I saw Peter Gill's new play THE YORK REALIST at the Royal Court the other day. A fine play, terrific acting. A living room set from the fifties made it seem like a good old-fashioned piece of drama and I loved how observant the piece was, how genuine the characters. It was billed as romance, and sure, the central theme was gay love across a cultural divide between a London theatre director and a Yorkshire farm labourer. So why can't romance have a happy ending? OK, gay life in the sixties (the set was older than the setting) didn't make happy endings easy but the family in the play would not have obstructed it. In any case it's theatre - it can aim at being fabulous. So doors slam, lovers part forever, and we're supposed to come away uplifted.
'Was that it then?' the woman behind me asked her friend the moment the play finished.
So much of western literature lurches toward tragedy. It's as though happy endings prevent a book from being deemed a classic, happy endings are escapist. Penguins new classics of world literature are bringing us Anna Karenina and Madame Bovary as THE supreme examples of western literature of all time, the sole British contribution to the list being Hamlet - neurosis and tragic endings are it.
Not for me!
My new play, just reformatting it now, has been through countless drafts through the years. In earlier ones it ended with two young men stepping into the sea, to their apparent deaths. It never seemed to be an unhappy ending to me. When I first started going to the theatre Ibsen was my true hero. While his plays might have appeared bleak to me they were luminous, shifting from the humdrum of earthly existence to new realms. 'When we dead awaken what do we learn, but that we never lived' runs one line, or something like that. Strindberg was deadly, toxic stuff, characters spinning round in the neuroses of their own tragic limitations never sensing a way out. He offered no help at all. Ibsen, even THE DOLL'S HOUSE, always left me more encouraged about life.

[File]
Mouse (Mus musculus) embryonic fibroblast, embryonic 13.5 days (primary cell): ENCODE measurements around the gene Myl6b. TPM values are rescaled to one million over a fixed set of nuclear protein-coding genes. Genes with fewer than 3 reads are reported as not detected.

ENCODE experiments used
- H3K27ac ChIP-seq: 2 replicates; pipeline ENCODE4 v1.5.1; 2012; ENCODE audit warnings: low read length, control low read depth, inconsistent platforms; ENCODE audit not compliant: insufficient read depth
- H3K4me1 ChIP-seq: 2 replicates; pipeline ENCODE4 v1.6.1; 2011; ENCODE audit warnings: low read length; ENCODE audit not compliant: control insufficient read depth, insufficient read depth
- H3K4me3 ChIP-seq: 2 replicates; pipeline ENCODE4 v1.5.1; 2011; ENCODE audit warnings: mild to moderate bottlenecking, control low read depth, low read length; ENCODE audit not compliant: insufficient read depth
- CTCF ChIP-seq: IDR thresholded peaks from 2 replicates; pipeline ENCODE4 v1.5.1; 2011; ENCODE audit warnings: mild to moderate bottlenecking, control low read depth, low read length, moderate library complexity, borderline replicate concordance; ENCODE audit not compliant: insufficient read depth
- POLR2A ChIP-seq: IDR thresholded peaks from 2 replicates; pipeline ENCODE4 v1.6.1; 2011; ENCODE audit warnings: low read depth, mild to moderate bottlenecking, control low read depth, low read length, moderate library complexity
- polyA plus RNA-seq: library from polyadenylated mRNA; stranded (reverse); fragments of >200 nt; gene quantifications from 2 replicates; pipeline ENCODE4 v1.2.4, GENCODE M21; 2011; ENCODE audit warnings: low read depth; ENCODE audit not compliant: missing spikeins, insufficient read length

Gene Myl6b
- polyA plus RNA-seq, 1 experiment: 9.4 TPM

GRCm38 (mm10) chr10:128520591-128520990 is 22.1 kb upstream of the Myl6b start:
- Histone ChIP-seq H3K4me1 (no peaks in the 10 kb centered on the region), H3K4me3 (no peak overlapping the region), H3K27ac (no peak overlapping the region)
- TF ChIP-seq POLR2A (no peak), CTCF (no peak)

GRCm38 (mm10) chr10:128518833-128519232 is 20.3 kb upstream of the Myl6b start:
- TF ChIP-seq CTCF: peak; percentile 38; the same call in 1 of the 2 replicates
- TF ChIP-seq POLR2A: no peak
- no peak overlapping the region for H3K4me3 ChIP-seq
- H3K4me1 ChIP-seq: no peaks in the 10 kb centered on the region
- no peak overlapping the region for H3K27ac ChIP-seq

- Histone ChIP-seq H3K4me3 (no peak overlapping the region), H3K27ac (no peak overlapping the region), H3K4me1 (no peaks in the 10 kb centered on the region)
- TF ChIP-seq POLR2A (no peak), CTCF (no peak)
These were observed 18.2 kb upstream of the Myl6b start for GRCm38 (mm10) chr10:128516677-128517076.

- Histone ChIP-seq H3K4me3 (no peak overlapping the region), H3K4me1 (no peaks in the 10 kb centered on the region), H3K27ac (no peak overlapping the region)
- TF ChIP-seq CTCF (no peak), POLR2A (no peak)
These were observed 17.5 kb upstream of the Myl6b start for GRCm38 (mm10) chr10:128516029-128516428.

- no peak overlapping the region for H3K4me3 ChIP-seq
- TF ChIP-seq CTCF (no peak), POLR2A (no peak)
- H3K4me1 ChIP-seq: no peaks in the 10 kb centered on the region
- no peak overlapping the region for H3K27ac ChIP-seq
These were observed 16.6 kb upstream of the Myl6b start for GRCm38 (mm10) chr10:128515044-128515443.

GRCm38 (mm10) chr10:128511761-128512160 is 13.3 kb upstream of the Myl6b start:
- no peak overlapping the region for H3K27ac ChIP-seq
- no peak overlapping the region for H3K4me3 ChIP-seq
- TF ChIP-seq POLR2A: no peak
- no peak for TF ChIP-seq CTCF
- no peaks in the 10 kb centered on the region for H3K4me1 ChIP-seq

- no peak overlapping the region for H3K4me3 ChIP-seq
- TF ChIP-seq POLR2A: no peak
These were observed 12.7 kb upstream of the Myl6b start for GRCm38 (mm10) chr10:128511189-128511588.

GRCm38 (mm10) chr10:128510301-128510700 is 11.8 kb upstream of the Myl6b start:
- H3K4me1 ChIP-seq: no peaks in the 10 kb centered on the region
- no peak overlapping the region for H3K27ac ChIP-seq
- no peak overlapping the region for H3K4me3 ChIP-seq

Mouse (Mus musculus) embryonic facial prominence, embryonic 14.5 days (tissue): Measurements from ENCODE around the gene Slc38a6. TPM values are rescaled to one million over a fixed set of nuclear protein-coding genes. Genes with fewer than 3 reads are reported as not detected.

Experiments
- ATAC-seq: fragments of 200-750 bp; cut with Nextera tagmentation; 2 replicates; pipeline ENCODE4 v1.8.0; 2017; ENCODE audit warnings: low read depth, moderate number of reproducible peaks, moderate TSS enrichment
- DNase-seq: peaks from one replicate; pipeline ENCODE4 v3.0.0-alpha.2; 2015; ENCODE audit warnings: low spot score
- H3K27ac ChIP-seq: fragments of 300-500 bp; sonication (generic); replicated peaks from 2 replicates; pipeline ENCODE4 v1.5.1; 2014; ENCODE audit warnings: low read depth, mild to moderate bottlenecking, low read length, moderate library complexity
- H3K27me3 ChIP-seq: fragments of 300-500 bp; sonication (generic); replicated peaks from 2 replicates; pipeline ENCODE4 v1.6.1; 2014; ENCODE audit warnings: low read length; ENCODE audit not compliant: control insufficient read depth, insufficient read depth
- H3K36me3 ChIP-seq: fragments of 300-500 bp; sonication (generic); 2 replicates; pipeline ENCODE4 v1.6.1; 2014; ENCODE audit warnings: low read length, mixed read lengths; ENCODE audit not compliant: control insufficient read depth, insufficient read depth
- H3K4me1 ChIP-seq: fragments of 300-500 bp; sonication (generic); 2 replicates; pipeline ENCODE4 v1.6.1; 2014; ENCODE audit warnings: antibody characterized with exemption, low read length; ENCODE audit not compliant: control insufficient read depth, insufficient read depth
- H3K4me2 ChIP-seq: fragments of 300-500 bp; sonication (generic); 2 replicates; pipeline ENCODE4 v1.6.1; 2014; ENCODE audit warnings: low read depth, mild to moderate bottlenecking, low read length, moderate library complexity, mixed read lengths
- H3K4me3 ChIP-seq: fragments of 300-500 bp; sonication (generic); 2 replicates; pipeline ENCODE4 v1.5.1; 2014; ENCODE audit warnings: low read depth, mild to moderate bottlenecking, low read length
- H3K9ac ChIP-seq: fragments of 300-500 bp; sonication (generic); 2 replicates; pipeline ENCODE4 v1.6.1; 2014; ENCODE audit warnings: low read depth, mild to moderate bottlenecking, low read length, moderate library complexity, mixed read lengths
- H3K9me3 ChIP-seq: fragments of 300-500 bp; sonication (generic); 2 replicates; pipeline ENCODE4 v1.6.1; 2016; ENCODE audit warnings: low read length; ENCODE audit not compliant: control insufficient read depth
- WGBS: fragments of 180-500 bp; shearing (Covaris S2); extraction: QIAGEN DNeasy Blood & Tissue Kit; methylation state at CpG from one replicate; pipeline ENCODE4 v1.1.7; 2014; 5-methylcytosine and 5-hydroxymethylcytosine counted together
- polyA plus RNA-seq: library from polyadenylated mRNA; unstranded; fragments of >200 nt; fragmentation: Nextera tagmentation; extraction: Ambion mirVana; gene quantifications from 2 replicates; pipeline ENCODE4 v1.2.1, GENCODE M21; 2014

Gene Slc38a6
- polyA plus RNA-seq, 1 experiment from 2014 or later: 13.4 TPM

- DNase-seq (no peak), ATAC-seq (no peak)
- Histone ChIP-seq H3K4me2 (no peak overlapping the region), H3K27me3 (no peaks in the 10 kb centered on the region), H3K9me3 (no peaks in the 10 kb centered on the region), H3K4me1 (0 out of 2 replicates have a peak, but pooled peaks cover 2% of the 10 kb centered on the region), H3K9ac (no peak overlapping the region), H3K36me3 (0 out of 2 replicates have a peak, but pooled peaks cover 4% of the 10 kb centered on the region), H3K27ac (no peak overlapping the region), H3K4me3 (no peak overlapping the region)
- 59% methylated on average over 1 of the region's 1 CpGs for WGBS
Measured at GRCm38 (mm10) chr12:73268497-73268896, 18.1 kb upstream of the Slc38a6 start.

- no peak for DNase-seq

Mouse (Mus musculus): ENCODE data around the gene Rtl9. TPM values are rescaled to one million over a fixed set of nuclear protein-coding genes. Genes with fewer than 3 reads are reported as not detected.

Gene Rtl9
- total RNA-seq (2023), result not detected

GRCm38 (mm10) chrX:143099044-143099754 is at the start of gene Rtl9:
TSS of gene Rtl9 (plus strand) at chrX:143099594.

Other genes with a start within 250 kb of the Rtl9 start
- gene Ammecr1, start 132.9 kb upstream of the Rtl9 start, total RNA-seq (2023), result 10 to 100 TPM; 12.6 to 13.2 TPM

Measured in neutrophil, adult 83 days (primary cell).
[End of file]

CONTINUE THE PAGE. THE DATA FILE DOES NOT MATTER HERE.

Now I'm a little older. I'm tired of tragedy. I'm tired of plays that show the dreariness of life and the promise of life eternal (David Hare tries that game too much for me now, his plays seeking to give a wholly false luminous moment at the end, and Peter Gill had his character who didn't dare live his life end by quoting Jesus at the audience). Let's be brave. Let's go for a happy ending. My young men now have a splash in the sea, but the last we hear of them is laughter. They don't drown. The play takes lives and tries to show where there is still more fun to be had.
I might try and make a career of happy endings.